With nuclear stakes, the world cannot afford Russian obfuscation

A view shows a board on a street of the military garrison located near the village of Nyonoksa in Arkhangelsk Region, Russia October 7, 2018. The board reads: "State Central Naval Range". Picture taken October 7, 2018. REUTERS/Sergei Yakovlev

On August 8 there was a massive explosion at a Russian nuclear testing site near the village of Nyonoksa on the coast of the North sea—less than three hundred miles from the Finnish border. The blast killed at least seven people and injured at least fifteen more. Months later, the international community is still looking for answers on what exactly happened and how it put residents of other nations at risk. Rather than helping, however, Moscow may be actively withholding information from nuclear watchdogs.

In the absence of information from the Russian government, the international community spent months in confusion over what caused the explosion and the accompanying radiation spike. The US State Department finally concluded on October 12 that the radiation explosion came from a Russian effort to recover the in-development nuclear-powered Burevestnik cruise missile—designated by NATO as “Skyfall”—after a failed test left the missile sitting on the floor of the White Sea for over a year. Three US State Department officials were removed from a train and detained by Russian authorities en route to Nyonoksa on October 14.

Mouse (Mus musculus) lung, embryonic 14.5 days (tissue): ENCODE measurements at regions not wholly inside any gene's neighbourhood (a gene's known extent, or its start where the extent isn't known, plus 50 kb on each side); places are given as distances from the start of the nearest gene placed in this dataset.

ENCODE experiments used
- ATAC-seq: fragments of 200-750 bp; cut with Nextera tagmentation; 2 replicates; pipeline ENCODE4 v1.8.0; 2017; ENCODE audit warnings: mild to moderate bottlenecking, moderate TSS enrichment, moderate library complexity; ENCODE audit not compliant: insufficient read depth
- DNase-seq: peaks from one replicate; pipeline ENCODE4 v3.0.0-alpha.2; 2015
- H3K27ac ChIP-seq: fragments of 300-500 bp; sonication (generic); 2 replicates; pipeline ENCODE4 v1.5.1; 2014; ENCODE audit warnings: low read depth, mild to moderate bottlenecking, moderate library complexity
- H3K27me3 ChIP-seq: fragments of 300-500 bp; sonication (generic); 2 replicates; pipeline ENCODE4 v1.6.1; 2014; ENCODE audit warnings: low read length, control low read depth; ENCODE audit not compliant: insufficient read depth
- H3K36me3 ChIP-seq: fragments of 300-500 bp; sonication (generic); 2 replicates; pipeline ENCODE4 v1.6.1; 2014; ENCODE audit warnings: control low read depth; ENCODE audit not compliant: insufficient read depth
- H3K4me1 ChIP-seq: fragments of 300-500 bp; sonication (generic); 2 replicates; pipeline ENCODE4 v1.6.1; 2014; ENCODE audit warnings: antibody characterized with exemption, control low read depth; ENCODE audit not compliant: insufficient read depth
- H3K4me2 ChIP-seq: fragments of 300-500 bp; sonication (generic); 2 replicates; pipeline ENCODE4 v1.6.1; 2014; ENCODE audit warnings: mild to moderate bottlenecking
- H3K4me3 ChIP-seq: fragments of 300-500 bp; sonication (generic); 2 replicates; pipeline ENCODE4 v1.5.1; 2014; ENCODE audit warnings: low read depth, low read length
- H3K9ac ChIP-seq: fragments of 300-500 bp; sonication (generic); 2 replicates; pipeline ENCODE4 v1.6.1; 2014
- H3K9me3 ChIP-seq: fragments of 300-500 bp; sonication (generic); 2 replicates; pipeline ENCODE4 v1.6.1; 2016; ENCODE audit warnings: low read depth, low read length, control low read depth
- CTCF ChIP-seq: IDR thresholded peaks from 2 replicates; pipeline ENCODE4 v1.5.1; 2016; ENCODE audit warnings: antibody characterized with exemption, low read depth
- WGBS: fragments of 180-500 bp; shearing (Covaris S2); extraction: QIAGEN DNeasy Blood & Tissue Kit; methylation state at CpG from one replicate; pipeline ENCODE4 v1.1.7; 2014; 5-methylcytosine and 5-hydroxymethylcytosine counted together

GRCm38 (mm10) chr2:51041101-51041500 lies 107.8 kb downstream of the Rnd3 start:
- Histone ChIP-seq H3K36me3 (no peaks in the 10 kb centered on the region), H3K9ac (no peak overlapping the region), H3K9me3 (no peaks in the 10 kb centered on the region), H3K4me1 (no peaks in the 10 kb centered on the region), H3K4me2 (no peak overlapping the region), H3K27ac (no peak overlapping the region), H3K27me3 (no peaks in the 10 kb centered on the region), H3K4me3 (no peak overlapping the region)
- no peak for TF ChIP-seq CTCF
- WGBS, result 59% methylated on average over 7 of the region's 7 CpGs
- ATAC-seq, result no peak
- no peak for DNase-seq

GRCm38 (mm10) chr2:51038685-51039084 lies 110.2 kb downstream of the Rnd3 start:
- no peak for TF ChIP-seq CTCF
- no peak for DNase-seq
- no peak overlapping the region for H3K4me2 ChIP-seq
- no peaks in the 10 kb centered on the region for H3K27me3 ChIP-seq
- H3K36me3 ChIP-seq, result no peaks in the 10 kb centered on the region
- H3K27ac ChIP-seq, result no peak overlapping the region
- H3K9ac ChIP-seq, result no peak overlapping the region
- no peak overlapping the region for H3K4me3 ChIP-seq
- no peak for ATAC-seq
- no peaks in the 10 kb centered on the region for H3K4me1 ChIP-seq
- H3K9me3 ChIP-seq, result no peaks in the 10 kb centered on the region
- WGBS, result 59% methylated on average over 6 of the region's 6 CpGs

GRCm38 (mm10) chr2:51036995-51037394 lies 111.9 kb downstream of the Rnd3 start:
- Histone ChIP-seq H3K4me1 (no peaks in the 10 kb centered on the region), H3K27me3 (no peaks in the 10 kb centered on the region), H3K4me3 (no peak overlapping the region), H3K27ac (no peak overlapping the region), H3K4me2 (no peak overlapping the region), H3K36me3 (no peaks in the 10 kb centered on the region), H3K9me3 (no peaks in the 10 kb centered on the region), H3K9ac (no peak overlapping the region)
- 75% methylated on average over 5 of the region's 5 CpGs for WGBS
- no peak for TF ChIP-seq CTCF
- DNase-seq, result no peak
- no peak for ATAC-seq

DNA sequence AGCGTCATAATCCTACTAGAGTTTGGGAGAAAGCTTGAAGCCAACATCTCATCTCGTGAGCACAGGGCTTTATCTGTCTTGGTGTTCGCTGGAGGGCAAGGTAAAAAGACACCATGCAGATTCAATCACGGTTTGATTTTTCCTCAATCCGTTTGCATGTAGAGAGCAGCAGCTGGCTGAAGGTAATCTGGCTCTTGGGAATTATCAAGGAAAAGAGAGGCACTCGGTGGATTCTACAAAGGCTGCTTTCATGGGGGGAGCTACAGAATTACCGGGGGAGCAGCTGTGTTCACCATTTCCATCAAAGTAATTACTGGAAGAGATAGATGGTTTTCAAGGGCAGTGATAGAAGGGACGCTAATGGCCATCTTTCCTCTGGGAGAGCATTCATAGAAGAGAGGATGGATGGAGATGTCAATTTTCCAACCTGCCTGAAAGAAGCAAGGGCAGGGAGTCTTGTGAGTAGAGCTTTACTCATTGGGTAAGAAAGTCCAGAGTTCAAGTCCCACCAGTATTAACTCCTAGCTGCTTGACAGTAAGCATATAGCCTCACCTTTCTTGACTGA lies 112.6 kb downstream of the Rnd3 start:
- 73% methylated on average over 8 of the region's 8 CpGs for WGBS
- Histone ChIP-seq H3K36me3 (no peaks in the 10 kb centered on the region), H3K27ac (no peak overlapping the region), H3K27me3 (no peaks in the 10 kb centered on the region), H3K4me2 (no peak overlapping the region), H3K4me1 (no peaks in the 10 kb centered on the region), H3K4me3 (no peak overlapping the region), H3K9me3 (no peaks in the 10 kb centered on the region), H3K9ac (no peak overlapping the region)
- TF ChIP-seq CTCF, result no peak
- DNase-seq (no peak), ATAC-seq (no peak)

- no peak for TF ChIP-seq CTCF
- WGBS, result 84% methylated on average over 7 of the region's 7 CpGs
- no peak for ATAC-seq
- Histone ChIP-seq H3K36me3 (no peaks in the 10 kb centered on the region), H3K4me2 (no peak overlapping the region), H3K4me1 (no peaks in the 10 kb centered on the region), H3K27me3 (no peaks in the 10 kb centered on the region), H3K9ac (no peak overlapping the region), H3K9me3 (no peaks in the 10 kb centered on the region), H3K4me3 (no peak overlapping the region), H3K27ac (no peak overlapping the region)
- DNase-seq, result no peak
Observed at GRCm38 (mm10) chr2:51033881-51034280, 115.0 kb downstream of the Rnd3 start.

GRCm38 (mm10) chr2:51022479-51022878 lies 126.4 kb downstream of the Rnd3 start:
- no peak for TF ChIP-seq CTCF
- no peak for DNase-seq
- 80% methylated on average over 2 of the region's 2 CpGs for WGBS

More troubling still, on August 10, two Russian government-operated radiation monitoring stations, Dubna and Kirov, stopped transmitting their readings to the international Comprehensive Nuclear-Test Ban Treaty Organization (CTBTO). More of these monitoring stations in Russia shut down in the subsequent days, but have since come back online, with the exception of Dubna and Kirov. As an Atlantic Council Digital Forensic Research Lab investigation found, the Russian government issued numerous false, misleading, conflicting, and incomplete statements regarding the explosion.